A friend of mine announced today that he has pancreatic cancer and is in hospice.
And in that bombshell of a sentence, the word I debated using the most was “friend.”
See, I’ve never met this person. I have only ever communicated with him through Facebook. I was introduced to him by a former boss, a person I had a lot of respect for, and even though she was conservative in her views, she saw that we were both secular liberals, and put us in touch. Over the years I’ve been lucky enough to know him, he has made me laugh and made me feel less alone. I have come to recognize his name with joy, and respect his words. So even though I’ve never met him, I don’t hesitate to call him a friend—and I don’t even feel the need to add the qualifier “Facebook” to that word.
His communication that he was dying was honest and dignified. He said he accepted what was happening to him, that he was OK with where his journey had brought him. It was a sharp reminder that we should all be so lucky to make the same claim, and an inspiration to this atheist of what I strive for. Happiness, contentment, love. The true meaning of life, the most important things.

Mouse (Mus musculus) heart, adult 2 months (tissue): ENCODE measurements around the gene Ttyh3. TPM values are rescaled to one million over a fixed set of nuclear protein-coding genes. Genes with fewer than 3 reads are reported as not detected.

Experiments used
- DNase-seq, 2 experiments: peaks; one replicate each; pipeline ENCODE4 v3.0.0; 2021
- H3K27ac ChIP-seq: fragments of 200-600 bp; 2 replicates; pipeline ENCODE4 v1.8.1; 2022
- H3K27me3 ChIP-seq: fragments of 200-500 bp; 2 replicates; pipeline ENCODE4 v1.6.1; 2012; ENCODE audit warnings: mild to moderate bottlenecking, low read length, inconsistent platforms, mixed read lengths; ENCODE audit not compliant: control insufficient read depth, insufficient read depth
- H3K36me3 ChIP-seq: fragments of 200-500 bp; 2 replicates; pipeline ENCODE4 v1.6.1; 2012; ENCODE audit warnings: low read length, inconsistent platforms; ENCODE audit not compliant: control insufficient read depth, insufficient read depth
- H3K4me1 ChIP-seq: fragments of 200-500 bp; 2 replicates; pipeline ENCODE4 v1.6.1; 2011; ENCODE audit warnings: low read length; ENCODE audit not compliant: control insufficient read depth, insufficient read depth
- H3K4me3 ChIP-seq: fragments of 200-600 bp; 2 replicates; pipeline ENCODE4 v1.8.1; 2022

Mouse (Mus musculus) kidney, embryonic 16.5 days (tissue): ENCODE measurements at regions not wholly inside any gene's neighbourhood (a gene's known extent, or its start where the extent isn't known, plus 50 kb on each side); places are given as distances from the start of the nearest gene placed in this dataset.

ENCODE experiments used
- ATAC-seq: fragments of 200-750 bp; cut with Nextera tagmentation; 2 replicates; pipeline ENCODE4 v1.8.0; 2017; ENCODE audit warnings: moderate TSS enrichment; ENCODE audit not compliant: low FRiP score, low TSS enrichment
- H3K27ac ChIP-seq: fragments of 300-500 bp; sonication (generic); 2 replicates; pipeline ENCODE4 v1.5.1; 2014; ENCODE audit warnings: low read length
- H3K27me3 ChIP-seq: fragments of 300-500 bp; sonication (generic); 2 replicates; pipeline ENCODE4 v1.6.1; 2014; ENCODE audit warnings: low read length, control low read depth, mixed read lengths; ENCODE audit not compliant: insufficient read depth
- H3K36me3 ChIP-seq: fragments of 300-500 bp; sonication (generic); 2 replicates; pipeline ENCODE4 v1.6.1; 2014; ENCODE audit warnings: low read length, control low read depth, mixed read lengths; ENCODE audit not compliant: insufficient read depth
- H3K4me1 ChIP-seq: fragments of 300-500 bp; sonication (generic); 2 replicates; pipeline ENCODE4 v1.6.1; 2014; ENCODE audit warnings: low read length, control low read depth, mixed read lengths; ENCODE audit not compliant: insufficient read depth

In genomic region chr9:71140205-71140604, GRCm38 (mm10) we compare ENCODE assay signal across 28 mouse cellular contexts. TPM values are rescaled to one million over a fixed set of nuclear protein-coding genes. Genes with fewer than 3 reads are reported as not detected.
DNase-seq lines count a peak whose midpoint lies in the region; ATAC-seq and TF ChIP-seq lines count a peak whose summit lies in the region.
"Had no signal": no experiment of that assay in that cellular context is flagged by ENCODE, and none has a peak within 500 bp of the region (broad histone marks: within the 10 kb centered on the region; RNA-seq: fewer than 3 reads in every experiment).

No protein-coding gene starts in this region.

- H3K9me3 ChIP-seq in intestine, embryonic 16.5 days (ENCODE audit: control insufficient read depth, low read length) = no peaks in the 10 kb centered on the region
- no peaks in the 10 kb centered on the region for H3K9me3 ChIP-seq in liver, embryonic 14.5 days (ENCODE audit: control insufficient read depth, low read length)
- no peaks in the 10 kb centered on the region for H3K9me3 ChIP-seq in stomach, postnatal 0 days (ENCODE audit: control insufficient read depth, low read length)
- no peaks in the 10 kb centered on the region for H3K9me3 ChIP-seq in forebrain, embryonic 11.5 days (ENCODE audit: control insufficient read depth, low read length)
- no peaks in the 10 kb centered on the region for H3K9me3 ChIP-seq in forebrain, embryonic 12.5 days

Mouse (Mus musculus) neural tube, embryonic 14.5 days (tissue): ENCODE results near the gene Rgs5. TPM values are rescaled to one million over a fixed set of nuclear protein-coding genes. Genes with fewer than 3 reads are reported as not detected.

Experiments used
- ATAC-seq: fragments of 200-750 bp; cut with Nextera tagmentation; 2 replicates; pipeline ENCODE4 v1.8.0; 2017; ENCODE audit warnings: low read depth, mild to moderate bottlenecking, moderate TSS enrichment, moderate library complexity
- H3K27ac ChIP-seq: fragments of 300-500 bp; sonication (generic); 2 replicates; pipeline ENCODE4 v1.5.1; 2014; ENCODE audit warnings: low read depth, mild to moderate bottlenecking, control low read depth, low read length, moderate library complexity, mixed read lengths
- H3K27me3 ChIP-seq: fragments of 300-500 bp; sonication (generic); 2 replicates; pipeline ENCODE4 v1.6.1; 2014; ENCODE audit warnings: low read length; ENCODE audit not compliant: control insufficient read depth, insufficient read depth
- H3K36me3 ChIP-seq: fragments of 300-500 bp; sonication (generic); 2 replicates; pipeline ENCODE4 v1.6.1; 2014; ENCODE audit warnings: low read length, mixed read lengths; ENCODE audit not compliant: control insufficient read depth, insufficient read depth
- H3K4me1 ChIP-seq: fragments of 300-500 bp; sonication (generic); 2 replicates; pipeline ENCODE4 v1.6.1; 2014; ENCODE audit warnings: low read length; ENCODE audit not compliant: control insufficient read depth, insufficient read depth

I have had family members die that didn’t make me cry, but I cried today for this man I never met. For the reminder that all of us have a time limit, and that all good things come to an end. For the bitter fact that life isn’t fair. Out of gratitude that I live in an age where it was possible for me to meet him without meeting him.
Social media gets a lot of flak, much of it deserved, but it is a force for good as well. Today, as I think about my dying friend, I’m thankful for it. It allowed me to not only get to know this person, but also to experience his last digital words, his acceptance of his fate. That is something I will treasure until my own time comes, when hopefully it will serve me as well as it served him.